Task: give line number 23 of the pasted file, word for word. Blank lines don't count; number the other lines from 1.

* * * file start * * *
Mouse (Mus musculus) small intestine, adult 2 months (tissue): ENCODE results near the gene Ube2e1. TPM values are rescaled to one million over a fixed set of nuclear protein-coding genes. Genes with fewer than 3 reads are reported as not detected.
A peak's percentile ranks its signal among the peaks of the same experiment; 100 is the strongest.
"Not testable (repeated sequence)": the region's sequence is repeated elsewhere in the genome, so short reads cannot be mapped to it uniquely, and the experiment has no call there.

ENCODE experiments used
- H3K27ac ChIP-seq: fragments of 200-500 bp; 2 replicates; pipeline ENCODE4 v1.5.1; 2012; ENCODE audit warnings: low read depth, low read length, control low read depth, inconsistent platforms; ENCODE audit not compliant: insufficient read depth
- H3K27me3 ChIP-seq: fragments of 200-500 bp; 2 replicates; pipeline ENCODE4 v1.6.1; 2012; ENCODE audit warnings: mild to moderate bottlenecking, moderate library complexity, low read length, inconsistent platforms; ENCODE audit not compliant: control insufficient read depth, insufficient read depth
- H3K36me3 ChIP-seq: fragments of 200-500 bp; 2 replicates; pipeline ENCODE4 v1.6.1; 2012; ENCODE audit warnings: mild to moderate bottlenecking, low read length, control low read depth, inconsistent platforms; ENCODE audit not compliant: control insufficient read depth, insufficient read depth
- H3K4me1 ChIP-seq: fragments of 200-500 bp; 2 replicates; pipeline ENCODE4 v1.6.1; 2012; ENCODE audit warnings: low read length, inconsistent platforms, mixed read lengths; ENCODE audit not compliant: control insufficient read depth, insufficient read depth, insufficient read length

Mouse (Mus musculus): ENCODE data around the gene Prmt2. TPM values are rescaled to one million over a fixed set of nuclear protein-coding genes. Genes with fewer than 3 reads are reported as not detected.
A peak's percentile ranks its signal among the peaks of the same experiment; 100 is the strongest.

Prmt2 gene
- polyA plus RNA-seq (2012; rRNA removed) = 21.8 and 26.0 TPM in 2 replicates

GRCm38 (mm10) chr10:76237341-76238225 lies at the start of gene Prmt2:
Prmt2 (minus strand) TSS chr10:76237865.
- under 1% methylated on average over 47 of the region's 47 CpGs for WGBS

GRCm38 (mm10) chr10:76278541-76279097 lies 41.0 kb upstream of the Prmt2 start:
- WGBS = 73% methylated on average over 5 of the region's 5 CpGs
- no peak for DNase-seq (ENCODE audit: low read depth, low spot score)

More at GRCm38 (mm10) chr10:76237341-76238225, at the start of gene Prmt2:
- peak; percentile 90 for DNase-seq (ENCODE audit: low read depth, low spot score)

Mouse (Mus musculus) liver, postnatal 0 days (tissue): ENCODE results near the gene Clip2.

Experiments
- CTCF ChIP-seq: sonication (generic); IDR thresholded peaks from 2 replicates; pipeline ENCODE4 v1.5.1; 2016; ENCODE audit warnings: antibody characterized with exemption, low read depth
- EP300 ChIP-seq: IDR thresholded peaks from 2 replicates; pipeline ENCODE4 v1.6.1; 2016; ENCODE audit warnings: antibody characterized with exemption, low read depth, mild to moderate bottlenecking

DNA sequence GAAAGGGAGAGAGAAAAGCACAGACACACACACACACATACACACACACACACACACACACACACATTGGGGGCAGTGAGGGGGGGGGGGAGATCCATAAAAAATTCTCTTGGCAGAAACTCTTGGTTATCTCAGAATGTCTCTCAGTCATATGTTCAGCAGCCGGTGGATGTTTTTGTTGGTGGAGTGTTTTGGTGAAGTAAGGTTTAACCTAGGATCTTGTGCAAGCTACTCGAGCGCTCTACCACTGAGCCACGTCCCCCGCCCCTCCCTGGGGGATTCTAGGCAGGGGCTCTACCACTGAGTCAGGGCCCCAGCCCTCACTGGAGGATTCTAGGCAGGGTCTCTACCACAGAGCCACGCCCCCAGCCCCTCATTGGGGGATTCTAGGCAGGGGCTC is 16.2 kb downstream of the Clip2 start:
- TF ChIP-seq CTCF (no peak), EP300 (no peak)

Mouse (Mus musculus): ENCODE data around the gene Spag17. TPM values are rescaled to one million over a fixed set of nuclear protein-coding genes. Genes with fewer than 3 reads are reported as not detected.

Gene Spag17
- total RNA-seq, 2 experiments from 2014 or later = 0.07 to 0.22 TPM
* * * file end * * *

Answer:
- CTCF ChIP-seq: sonication (generic); IDR thresholded peaks from 2 replicates; pipeline ENCODE4 v1.5.1; 2016; ENCODE audit warnings: antibody characterized with exemption, low read depth